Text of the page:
When national house prices did indeed roll over in 2017 along our expected 10 per cent drawdown trajectory, I completely exited about $400 million of residential mortgage-backed securities (RMBS) on the basis that their credit spreads would be forced wider given rapidly rising leverage and mortgage arrears.
At the time, Standard & Poor’s RMBS arrears index signalled arrears were tracking sideways in a benign fashion. This was inconsistent with anecdotal evidence that defaults were going up as a result of higher mortgage rates flowing from the regulator’s macro-prudential constraints on lending, coupled with tougher refinancing conditions as banks tightened credit criteria (including reducing maximum loan-to-value ratios).
Our hypothesis was that record volumes of new RMBS issuance were flooding S&P’s index with clean (ie, default-free) home loan portfolios that were artificially suppressing the index’s arrears rate when the true system-wide default rate was actually trending higher.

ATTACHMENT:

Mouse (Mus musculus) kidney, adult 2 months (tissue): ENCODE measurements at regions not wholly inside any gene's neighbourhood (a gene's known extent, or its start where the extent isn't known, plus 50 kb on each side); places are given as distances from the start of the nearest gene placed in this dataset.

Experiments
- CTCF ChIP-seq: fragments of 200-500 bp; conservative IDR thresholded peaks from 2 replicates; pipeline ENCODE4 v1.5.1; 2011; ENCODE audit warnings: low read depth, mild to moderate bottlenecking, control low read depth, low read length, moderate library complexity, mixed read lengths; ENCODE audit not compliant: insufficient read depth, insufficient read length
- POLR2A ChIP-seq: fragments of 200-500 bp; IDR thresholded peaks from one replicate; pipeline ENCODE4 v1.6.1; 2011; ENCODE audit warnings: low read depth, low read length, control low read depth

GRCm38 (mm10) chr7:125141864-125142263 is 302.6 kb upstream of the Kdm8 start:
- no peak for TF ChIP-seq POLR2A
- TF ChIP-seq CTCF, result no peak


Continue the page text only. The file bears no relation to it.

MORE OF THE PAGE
(S&P erroneously distinguishes between “arrears” and “defaults”, assuming that a missed repayment is not a default when under a loan contract you are in technical default the moment you miss a payment.)
So I asked my team to build the world’s first compositionally-adjusted RMBS arrears index that uses a multi-factor regression method to control for a range of portfolio biases that can spuriously influence reported arrears rates. These variables include the time since the RMBS bond was issued, the loan-to-value ratio of the mortgages, the weighted-average life of the loans, and their geographic location.
Our hedonic RMBS arrears index showed that default rates in Australia had, as we suspected, been appreciating consistently between 2014 and 2018. Combined with the biggest drop in house prices on record, this did eventually force credit RMBS spreads wider in 2018 and early 2019.
On the back of our 2019 view that the bust would be quickly replaced with another boom (which alongside lower mortgage rates would normalise arrears), we leapt back into the RMBS market, buying $756 million of AAA rated product.